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Crash testing has gone virtual. We’re talking about cars. We all know and value the results from tests performed by NCAP (the New Car Assessment Programme) on thousands of automobiles every year. They help us judge the risk of injury or death in case of serious accidents, by means of a rating system. The Insurance Institute for Highway Safety (IIHS) in the US has a supplementary system but have mentioned that they don’t expect virtual crash tests to replace the real thing.
In a recent article by Automotive World, Russ Rader, the senior vice president of communications at the IIHS also said, “Computer simulations help automotive engineers design new vehicles without having to crash real cars over and over. They won’t change the crash tests conducted by IIHS, which are designed to explicitly demonstrate for consumers the differences in how vehicles would protect them and their families in the real world. We need to conduct tests of real vehicles in order to do that.”
Incidentally, the same applies to recovery testing. We’re talking about backup audits. But new technology is continually being developed in the sphere of data protection where bringing an entire system down is no longer the only way to test whether you’ll have access to the data or if the recovery will actually work.
Being the subject of a backup audit isn’t fun but a virtualised approach will be able to more easily address the following aspects of a backup audit:
Backup process reliability and restore testing. Credible backup solution providers are able to perform this type of testing on a daily basis on your behalf. This saves you from having duplicated systems to perform a full-on failover test. And if things are checked daily instead of annually, issues can be addressed before an actual disaster occurs.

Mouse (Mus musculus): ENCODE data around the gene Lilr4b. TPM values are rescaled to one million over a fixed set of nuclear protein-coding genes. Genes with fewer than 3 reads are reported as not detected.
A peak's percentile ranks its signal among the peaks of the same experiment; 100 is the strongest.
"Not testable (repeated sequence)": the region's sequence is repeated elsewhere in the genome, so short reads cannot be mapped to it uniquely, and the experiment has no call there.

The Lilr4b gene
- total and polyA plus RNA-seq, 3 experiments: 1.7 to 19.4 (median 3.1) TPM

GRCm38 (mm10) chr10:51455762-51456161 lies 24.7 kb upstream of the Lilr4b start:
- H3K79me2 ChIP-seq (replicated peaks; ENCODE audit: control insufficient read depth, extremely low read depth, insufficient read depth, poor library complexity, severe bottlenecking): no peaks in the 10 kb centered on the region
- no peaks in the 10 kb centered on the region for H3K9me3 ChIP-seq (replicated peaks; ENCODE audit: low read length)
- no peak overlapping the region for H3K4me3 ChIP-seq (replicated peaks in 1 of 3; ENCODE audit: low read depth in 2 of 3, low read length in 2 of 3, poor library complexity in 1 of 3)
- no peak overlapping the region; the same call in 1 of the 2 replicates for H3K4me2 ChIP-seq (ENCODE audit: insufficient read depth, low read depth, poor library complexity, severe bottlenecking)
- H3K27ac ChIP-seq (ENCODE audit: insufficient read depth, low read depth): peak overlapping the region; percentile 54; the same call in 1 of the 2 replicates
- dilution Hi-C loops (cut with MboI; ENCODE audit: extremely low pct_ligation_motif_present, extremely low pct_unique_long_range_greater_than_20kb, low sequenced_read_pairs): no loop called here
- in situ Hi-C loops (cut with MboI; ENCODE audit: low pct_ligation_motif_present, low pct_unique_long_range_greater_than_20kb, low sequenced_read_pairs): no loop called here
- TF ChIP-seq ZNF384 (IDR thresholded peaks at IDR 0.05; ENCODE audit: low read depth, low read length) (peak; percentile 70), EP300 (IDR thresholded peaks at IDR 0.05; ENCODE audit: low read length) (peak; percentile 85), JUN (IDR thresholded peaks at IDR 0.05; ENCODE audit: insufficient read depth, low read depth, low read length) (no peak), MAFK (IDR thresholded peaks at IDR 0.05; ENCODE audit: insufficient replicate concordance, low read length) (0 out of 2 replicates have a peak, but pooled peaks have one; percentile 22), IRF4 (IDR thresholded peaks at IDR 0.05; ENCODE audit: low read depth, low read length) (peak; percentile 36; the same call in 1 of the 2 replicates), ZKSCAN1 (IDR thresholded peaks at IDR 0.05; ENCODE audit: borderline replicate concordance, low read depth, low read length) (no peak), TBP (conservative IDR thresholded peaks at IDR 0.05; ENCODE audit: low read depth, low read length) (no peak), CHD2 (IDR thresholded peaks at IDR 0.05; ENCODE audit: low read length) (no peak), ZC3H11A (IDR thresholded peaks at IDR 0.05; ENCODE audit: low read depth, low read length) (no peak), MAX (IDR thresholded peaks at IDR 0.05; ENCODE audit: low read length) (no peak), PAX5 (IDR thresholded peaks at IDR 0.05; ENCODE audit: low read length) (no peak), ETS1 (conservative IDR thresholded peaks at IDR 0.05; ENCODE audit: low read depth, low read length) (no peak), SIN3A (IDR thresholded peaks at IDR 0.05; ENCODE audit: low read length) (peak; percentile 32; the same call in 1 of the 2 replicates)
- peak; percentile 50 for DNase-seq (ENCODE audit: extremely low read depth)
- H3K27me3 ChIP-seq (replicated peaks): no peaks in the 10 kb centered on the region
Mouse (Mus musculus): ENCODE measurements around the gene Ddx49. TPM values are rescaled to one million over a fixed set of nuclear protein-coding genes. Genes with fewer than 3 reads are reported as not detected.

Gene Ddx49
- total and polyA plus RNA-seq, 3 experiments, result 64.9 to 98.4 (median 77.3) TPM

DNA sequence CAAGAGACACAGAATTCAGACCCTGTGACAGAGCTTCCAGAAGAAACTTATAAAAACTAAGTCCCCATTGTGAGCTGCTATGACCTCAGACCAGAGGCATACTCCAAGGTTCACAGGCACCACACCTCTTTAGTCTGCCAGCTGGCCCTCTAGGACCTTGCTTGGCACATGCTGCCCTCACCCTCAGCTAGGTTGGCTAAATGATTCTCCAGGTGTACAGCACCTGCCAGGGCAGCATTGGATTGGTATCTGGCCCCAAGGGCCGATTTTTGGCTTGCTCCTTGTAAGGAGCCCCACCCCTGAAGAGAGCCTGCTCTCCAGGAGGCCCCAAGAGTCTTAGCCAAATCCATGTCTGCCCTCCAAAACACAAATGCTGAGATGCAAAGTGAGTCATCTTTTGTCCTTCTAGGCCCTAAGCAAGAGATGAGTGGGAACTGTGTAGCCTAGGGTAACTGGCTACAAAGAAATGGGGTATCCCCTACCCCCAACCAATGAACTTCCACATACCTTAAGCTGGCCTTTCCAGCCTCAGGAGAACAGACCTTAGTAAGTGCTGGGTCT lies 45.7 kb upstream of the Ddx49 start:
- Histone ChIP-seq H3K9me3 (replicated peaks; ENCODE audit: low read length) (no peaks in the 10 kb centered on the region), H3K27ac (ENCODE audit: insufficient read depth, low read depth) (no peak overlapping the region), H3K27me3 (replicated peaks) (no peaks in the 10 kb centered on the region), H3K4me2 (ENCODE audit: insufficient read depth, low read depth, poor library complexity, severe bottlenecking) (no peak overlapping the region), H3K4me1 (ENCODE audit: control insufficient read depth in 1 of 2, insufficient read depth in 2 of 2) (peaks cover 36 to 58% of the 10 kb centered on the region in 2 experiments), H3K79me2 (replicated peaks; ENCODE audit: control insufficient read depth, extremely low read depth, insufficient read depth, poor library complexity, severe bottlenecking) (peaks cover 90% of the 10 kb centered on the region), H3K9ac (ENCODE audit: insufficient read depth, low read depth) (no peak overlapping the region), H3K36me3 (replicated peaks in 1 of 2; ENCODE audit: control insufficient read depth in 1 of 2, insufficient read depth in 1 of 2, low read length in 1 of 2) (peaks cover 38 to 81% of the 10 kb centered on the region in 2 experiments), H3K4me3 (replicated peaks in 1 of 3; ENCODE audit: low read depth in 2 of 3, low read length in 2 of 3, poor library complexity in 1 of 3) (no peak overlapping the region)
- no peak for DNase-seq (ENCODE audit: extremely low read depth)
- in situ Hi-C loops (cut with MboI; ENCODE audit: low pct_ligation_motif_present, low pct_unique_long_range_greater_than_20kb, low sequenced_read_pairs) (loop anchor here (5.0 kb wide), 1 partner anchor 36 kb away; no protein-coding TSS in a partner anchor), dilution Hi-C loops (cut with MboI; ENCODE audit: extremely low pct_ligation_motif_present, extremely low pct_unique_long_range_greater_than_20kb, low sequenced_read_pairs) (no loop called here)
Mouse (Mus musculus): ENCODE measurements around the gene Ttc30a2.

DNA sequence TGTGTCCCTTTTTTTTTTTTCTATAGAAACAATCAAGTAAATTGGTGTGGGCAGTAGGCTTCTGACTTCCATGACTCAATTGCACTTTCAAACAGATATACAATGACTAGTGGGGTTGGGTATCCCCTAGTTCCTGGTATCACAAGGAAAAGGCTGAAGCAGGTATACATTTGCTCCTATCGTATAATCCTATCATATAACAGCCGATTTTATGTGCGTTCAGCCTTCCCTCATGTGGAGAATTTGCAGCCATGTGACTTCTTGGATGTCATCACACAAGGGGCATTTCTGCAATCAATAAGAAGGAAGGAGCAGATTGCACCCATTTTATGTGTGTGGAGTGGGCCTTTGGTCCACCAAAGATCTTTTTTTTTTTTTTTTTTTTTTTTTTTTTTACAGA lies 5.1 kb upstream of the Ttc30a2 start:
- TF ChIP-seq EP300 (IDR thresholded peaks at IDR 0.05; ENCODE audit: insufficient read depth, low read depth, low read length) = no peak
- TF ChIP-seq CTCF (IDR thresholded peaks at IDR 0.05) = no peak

Operations/business continuity. We understand the importance of having a business continuity plan. In an environment that requires near-100 per cent uptime, it’s crucial that a backup solution can provide access to data in an instant. With technologies like VirtualRestore and LiveRecovery you have two options respectively: mounting the files of an account in your backup server and restore only specific files immediately; or restoring an entire data set while working on it, such as databases – the data is restored concurrently in the background.
Computers, infrastructure and applications. Being able to capture images of entire servers becomes necessary if those servers contain critical applications and run essential business processes. The consistency and reliability of those images need to be verified continually. By restoring said server to a virtual environment, it negates the need for additional hardware resources. A backup provider that offers managed services can easily take care of this.
Scenario complexity. Due to the configurability of a virtualised recovery environment, complex scenarios can be more easily constructed if required during the backup audit.
So it seems that virtualisation technology can definitely help to be prepared for a backup audit. It is able to save costs on hardware as well as expertise within the business that would otherwise be required to keep a backup solution robust and reliable. It can even help streamline the auditing process once auditors start dissecting your IT systems.
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